Israel has full control over East Jerusalem (unlike the rest of the occupied territories) and has created a wall separating to further isolate the city from its natural Palestinian cities and leadership.

Isolating neighborhoods and demolishing Palestinian homes is considered a collective punishment.

Daoud Kuttab

The Israeli obsession to weaken the national aspiration of Jerusalemites by cutting off East Jerusalem from the rest of Palestine has meant that the Ramallah-based Palestinian leadership has no leverage on fellow Palestinians. Continue Reading »

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Oct 22 2015

To calm the situation in Jerusalem

Jordan times logo

By Daoud Kuttab

The question asked by political leaders and pundits is how to end the current wave of violence in Jerusalem and the rest of the occupied territories.

As in any conflict resolution effort, one needs to look at the root of the problem that caused this wave of anger that cause people to sacrifice their lives to make a point.

In searching for the roots of the problem, one can obviously point to the 47 years of Israeli occupation, but that would not necessarily explain the specificities of the current protests.

However, a close look at the source of the current anger brings one to focus on East Jerusalem, in general, and on the status of Al Haram Al Sharif, in particular.

Jerusalem’s status has been deteriorating since the Oslo Accords, which dealt with many land issues, exception for Jerusalem.

The idea of the architects of the Palestinian-Israeli agreement signed at the White House in 1993 was that the five-year transitional period would be long enough to resolve all permanent-status issues. Jerusalem, which was one of these five issues (in addition to borders, refugees, settlements and economic agreements), was privately and publicly declared by many as one of the hardest nuts to crack and therefore left as the lowest priority.

The five-year transitional period has become two decades.

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Oct 16 2015

Jerusalem’s intifada takes its toll

AlMonitor

By Daoud Kuttab

Despite the sense of pride Palestinians have been expressing as they break the fear barrier and stump one of the world’s most powerful armies, Jerusalem’s intifada is taking its toll on the Palestinians of the holy city.

The trigger-happy Israeli soldiers, settlers and citizens encouraged by their government to carry weapons have created fear and terror among the 350,000 Palestinians who make East Jerusalem their home.

A resident of the Old City expressed this fear. In a post on his Facebook page Oct. 12, Ahmad Buderi said that Palestinians in the Old City want international protection, especially from armed settlers. “Any mistake can easily lead to the end of your life using the cover of self-defense. All it takes is for the settler to say ‘mikhablim’ [Hebrew for terrorists], and you can easily be the target of bullets coming at you from all directions.”

Buderi said that Palestinians refrain from talking about this, “but you can see this in the eyes of the mothers. Their pride prevents them from talking about it, but I see it even in the eyes of many young people.” Buderi, who works as a reporter for ABC News, had received 1,736 likes on his post and 335 shares at the time of this writing, and the 114 comments mostly express fear. A few comments expressed worry that if Israelis see the Buderi’s Facebook post they might be encouraged.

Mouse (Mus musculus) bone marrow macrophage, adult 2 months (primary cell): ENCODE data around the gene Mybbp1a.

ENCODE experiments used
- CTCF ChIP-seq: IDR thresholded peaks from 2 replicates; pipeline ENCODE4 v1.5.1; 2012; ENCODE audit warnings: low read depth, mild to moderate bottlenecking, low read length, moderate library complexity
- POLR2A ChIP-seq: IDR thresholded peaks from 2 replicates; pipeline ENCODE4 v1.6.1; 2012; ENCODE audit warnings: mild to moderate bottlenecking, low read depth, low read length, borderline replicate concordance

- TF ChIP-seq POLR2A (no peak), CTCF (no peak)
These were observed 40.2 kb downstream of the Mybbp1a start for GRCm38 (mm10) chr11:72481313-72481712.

The worry expressed by Buderi turned into a nightmare for Abber Majed, 16, and her sister Wafa, 13. The girls had walked from their home in the Saadieh neighborhood in the Old City in the late afternoon of Oct. 13 to buy bread from the Musrara bakery just outside Damascus Gate: They didn’t return home. Their family panicked and started looking for the girls; they even posted their disappearance on social media with pictures and a phone number to call. Shortly after midnight the girls returned home. They had been detained and held for questioning by the Israeli police without being allowed to inform their family of their whereabouts or contact a lawyer — a clear violation of Israeli law. Continue Reading »

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Oct 14 2015

Terror in Jerusalem

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By Daoud Kuttab

As Israel and its main ally the US are denouncing the “terrorist” acts against Israelis, very little is being said about what Palestinians describe as summary executions of individuals who do not pose a life-threatening danger.

It is unclear why Israel has yet to begin an investigation into the large number of killings of individual Palestinians, who are killed point-blank range and under questionable circumstances.

Several of these cases are recorded on video and clearly show indifference towards the injured and a mob mentality that justifies summary executions.

While the US, the UN and the rest of the Quartet on Palestine acceded to the Israeli demand not to come to Jerusalem and the occupied territories, the Israeli political leadership continues to accuse Palestinian leaders while the Israeli army contradicts the political branch and insists that the Ramallah-based leadership is not involved in encouraging the current attacks.

Little or no attempt is being made to look at the root causes of the current escalation, namely the attempts to change the status quo of Al Aqsa Mosque, the absence of local Palestinian leadership in East Jerusalem as a result of a concerted Israeli campaign and the absence of a political horizon for all Palestinians.

The atmosphere created by the iron fist policy was further exacerbated by calls to Israelis to move around armed, with the mayor of West Jerusalem walking around brandishing a gun as a sign of power and intimidation.

Calls on the government to ease gun licensing laws further creates fear that the Israeli security is losing control and is moving towards a militia state rather than a country where the rule of law is observed.